Women know less about politics than men, according to a controversial study out tomorrow.
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A group of researchers from universities in 10 countries said they were shocked to discover an “unmistakable” gender gap in what men and women knew about current affairs. Sociologists said that the results reflected how marginalised women still feel from public life, where the majority of leading figures are men.
“The fact that throughout the whole world women know less about politics than men and that this is as true for people in Norway as it is in Colombia is really very surprising,” said James Curran, a media professor at Goldsmiths, University of London, one of the project’s 15 researchers.
A century on from the summer when suffragette Emily Davison died for the right to vote, the research suggests many women in Britain are fundamentally disengaged from politics. While men scored an average of 58 per cent in a current affairs quiz, women got an average of 39 per cent.
The trend was not confined to Britain either. In all 10 nations surveyed, women got significantly lower scores than their male counterparts when asked about the news.
The global research project, which was funded by the Economic and Social Research Council, tested knowledge of domestic and international news in Australia, Canada, Colombia, Greece, Italy, Japan, Korea, Norway, the UK and the US. It found that the gender gap persisted regardless of the country’s wealth or policies.
Many women’s lack of interest in news also reflects how little they are portrayed in the media, the study found. News coverage continues to be heavily weighted toward male sources even in countries such as the UK and Australia where gender equality ratings are relatively high.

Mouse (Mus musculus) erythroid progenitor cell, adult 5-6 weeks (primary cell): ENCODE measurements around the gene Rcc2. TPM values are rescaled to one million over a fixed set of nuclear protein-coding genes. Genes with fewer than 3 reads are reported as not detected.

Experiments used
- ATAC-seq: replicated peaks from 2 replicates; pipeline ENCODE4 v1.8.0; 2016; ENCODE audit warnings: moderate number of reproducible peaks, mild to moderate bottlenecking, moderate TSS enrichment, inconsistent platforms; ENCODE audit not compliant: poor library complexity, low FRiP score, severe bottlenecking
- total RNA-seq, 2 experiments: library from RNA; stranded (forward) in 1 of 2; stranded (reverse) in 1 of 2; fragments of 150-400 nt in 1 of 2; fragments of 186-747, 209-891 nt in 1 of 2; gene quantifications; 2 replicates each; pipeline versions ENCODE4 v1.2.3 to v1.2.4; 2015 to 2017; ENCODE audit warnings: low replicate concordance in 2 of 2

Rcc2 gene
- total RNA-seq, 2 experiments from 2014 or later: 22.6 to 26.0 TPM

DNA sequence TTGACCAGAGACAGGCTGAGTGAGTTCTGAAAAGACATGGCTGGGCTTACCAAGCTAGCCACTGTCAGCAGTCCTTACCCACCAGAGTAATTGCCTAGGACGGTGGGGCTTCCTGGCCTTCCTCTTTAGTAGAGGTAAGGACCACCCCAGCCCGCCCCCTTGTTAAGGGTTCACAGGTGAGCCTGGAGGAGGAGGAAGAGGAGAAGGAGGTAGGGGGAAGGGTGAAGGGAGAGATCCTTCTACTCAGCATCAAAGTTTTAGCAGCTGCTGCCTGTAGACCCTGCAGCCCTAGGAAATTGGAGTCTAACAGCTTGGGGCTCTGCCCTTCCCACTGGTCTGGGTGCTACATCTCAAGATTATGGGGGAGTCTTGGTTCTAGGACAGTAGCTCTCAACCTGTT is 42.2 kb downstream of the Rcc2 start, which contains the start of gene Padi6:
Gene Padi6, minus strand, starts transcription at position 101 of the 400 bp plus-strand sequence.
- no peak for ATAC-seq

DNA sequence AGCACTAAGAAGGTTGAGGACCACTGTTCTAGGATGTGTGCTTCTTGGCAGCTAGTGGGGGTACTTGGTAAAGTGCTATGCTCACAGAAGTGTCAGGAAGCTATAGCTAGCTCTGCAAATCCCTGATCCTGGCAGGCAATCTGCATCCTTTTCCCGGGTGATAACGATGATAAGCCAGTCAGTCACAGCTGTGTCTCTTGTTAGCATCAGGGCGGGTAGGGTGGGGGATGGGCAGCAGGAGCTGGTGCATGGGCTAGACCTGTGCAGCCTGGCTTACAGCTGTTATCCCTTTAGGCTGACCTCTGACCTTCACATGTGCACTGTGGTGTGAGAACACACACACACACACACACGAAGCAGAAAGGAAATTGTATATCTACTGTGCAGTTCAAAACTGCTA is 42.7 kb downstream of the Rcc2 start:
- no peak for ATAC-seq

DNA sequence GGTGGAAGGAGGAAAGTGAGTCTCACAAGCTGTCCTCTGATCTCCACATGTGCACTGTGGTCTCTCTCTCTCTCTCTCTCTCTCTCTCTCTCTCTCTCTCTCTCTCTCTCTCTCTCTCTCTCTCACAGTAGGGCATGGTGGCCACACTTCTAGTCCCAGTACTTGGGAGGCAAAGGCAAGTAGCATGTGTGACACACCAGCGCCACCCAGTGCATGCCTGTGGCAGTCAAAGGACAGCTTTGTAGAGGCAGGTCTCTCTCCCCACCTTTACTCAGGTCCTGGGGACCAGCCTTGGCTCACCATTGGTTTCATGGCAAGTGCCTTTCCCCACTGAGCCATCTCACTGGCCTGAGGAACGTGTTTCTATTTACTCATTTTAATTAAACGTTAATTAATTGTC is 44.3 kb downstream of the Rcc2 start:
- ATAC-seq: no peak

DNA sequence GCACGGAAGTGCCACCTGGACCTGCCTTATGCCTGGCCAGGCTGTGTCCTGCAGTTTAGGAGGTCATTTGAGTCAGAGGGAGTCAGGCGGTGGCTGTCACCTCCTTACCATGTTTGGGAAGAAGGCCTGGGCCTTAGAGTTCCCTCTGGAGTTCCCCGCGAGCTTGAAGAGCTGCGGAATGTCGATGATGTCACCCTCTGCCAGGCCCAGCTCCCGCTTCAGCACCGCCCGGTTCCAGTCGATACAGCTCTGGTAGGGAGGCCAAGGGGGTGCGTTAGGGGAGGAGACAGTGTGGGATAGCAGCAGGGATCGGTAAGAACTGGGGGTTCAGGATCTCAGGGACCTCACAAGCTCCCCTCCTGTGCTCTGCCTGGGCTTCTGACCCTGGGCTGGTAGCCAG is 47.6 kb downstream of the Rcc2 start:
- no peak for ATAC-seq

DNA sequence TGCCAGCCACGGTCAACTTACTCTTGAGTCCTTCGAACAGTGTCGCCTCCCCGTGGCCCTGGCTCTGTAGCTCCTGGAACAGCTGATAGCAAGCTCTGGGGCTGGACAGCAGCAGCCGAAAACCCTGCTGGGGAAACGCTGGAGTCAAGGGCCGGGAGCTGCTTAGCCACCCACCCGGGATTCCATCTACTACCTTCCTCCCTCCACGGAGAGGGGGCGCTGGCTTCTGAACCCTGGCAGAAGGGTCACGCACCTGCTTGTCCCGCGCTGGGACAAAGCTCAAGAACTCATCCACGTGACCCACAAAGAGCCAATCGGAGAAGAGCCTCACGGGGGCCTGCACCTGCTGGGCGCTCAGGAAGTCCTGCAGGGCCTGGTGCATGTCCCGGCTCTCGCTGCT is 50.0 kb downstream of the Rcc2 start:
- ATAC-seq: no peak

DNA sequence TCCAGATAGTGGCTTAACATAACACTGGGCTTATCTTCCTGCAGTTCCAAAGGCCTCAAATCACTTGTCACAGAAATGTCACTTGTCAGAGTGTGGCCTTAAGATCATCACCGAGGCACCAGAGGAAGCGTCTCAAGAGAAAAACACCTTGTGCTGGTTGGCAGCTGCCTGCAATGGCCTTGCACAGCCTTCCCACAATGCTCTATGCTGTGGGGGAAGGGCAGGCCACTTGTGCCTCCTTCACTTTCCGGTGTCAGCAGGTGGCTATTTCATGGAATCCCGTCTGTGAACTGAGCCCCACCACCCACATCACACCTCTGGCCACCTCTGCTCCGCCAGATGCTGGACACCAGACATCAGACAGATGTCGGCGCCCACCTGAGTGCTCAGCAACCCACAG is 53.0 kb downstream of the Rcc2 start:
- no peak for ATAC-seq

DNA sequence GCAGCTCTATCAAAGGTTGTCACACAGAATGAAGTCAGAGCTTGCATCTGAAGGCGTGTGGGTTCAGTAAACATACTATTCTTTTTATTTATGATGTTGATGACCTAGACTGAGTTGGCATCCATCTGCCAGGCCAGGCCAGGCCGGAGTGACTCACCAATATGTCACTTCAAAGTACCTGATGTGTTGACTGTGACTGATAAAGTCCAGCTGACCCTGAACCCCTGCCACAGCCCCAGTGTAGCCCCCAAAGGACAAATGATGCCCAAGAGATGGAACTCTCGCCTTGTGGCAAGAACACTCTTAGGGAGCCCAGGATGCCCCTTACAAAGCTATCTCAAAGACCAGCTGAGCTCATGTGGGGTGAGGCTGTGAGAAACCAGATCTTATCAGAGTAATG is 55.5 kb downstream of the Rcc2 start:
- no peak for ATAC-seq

Overall, women were only interviewed or cited in 30 per cent of TV news stories in the nations surveyed. They are also more likely to be quoted in features or “soft” news stories, such as family, lifestyle and culture.
The University of Tokyo’s Professor Kaori Hayashi, one of five female academics involved in the project, said: “Such under-representation and topical bias of women in news media may curb women’s motivation to acquire political knowledge actively, and discourage them from political participation, and even prevent women from engaging as citizens in a democratic society.”
Experts believe the fact that women are still substantially under-represented in politics and other senior public positions also makes them less likely to follow the news. Fewer than 23 per cent of all MPs are women and only one of 11 Supreme Court Justices is a woman.
Caroline Criado-Perez, founder of the Women’s Room, a group trying to redress gender imbalance in the media, said: “I’m not surprised [by the findings] because there’s a lot of research into the fact that women need to see themselves represented in order to feel part of the debate. Girls aren’t born not interested in politics – any more than boys are born engaged with it. Boys are shaped to be interested in it and feel they have a stake in it and people are listening to them.”
A 2001 US study showed that in states with no female Senator (or Senate candidate), 65 per cent of men and 51 per cent of women could name one Senator. However, in states with a female Senator or female candidate, 75 per cent of men and 79 per cent of women could name a Senator.
Having less leisure time was also found to be a factor – with older people of both sexes more engaged with the news. Older men in advanced industrial nations were the most likely to be knowledgeable about it. Professor Curran said: “One issue is women may have less time. Women who are mothers with children are very busy and often go out to work as well as doing more in the home, which often means they have less time than men [to take in news].”
The study also discovered that gender gaps in political knowledge tend to be even wider in more advanced economies than in less advanced economies such as Colombia.
This gap also seems to be unaffected by a country’s equality policies. For example, the gulf between men and women’s knowledge of politics is greater in Norway – a country ranked highly in terms of gender equality – than in South Korea, a country with a much lower equality rating.
Ceri Goddard, chief executive of the Fawcett Society, said: “These findings should send a signal to our political leaders that more needs to be done to engage women fully in the political process.”
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